The United States had never experienced destruction in recent times so wide and intense within its borders. But a hurricane does not equal a nuclear bomb. With a hurricane, no radiation lingers for decades at ground zero and not every tree and house is vaporized.
Before TV images of the hurricane's rubble fade from mind, the analogy to a nuclear blast can spark a needed meditation. The United States continues to stockpile nuclear weapons for deterrence and defense. Multiple times more devastating than hurricanes, nuclear weapons have the power to wreak incalculable destruction on our planet. The question: what would motivate people of faith to react to the nuclear threat in the way they would prepare for an impending hurricane?
Photos of Hiroshima and Nagasaki show the annihilation of two cities from first-generation nuclear weapons. Few buildings stood after the blast, yet people crawled out of cellars and walked around bewildered. Some people had been incinerated instantly. Some suffered burns over most of their bodies, and others after years died slowly from radiation sickness. To Americans, all this human destruction remained some place else, “out there.” Numbers keep the devastation abstract. Hiroshima probably lost 100,000 people the first day, Nagasaki perhaps 50,000. Numbers are numbing. The recent earthquake in Pakistan claimed more than 40,000 lives; the tsunami last year over 400,000. Who can envision that many people?
The death toll from Hurricanes Katrina and Rita (estimated above 1,000) appears small in comparison, but to Americans who had so many loved ones affected in New Orleans and around the Gulf Coast, the enormity of the tragedy gripped the heart. Tragedies hit loved ones, not only regions that's the meditation coming from the hurricanes. Nuclear weapons annihilate loved ones, not just targets that's the meditation coming from people of faith.
A great storm is approaching and its dark clouds already appear visible. Depleted uranium (DU) shells, composed of low-level radioactive waste, can penetrate most kinds of armor on the battlefield. When a DU shell strikes metal, the DU vaporizes, then spreads as dust blown by the wind. That dust can enter the body by inhalation, ingestion or through open wounds. In the 1991 Persian Gulf War the United States used over 320 tons of DU (944,000 rounds), according to the Pentagon. The United States maintains DU poses no significant health risks, but the UK Atomic Energy Authority estimates a half-million people in Kuwait and Iraq could eventually die from the DU used in that first Gulf War. After the 1991 war, cancer rates increased 7 to 10 times in Iraq, and birth deformities increased four-fold to six-fold.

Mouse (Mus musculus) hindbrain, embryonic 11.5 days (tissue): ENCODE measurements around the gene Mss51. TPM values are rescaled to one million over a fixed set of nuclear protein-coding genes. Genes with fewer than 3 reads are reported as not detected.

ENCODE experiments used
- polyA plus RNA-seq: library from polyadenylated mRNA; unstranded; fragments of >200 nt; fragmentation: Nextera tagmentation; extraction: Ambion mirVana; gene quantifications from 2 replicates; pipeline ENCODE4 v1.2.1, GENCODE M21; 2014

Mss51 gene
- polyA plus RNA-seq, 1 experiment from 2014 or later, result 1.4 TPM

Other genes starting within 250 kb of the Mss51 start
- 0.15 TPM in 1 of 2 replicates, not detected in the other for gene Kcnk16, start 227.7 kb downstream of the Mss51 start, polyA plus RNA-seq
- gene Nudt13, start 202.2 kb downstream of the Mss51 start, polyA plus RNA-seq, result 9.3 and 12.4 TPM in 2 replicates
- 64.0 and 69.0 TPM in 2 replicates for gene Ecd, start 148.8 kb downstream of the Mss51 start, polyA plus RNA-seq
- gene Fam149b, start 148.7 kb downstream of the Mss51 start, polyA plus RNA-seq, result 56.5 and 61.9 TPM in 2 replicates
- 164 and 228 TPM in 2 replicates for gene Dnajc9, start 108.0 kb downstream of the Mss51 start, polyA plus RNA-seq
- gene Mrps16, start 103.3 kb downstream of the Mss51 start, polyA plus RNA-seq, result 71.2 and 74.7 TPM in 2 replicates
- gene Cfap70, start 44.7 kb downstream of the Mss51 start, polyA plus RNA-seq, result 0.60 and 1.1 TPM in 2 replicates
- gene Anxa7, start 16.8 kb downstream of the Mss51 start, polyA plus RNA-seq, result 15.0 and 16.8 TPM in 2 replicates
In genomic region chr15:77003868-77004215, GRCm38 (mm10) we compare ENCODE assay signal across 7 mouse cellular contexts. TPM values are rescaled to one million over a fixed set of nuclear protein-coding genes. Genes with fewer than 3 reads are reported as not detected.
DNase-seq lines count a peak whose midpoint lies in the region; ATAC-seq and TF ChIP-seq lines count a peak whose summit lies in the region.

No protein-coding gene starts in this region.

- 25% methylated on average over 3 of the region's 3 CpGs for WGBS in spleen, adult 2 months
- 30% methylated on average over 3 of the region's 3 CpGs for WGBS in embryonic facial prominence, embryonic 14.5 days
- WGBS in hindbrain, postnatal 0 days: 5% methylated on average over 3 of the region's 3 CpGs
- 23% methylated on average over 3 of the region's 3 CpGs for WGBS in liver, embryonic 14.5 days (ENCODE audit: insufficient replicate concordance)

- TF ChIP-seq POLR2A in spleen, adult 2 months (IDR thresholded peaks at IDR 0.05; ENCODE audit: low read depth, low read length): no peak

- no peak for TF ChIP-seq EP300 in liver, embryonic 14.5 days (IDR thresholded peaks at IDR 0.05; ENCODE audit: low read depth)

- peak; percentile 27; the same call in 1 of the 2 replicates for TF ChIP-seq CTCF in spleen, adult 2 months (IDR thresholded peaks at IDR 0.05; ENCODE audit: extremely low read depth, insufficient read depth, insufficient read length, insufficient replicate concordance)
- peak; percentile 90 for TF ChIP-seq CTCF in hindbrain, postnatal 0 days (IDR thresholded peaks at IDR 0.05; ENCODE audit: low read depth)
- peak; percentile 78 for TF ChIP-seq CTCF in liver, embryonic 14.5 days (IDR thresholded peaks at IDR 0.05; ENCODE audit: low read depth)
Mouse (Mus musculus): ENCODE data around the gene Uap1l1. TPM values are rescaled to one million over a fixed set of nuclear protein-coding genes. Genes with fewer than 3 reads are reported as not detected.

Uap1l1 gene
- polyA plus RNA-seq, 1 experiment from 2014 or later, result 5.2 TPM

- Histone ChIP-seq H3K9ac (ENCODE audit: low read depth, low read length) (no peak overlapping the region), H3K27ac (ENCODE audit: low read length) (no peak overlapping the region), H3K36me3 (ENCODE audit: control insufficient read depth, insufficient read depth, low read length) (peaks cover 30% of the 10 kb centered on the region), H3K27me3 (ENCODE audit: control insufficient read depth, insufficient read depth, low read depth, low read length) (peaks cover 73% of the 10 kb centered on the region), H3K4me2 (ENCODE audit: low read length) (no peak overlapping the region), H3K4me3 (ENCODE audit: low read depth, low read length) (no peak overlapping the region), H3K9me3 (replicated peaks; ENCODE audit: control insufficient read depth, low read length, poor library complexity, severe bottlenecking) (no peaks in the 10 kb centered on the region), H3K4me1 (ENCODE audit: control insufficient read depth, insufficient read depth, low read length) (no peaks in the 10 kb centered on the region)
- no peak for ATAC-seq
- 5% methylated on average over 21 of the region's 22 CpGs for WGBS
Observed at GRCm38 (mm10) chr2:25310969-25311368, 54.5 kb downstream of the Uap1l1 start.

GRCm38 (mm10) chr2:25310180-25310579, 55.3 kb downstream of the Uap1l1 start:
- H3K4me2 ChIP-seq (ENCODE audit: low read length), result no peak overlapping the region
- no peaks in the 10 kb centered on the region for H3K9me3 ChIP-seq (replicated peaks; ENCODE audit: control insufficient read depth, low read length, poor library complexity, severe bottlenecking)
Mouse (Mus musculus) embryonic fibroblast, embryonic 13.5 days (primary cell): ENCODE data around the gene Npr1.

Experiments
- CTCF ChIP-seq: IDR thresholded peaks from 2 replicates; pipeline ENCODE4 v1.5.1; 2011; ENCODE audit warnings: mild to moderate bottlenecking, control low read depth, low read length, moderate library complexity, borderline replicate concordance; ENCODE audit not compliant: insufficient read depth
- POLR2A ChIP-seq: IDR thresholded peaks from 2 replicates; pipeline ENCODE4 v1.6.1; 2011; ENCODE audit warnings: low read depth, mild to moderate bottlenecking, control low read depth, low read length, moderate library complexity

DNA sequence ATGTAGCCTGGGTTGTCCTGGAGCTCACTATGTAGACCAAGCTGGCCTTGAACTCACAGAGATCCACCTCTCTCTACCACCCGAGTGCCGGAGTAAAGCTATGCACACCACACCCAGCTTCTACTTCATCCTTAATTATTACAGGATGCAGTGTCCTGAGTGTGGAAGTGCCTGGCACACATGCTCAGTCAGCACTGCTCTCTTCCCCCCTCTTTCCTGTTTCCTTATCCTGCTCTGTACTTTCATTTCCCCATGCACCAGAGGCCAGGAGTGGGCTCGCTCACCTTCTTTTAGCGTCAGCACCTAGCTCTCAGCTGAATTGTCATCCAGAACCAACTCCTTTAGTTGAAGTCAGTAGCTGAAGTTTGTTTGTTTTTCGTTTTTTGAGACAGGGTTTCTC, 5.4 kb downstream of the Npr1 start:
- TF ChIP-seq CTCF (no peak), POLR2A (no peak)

Returning home after the first Gulf War, thousands of the estimated 436,000 US soldiers who entered the area contaminated from DU radioactivity reported sicknesses associated with lungs and kidneys. Some developed leukemia. These American soldiers bring home the reality of nuclear weapons. To possess nuclear weapons means exposing loved ones to sickness.
In a natural disaster like a hurricane, the victims depend on help from the larger community. With the politics of nuclear weapons, the world depends on people of faith to confront their leaders to heed the admonition of Archbishop Celestino Migliore, the Vatican Nuncio to the United Nations: “The Holy See again emphasizes that the peace we seek in the 21st century cannot be attained by relying on nuclear weapons.”
Fr. Rausch is a Glenmary priest who lives, writes and organizes in Appalachia.
(This article courtesy of the Arlington Catholic Herald.)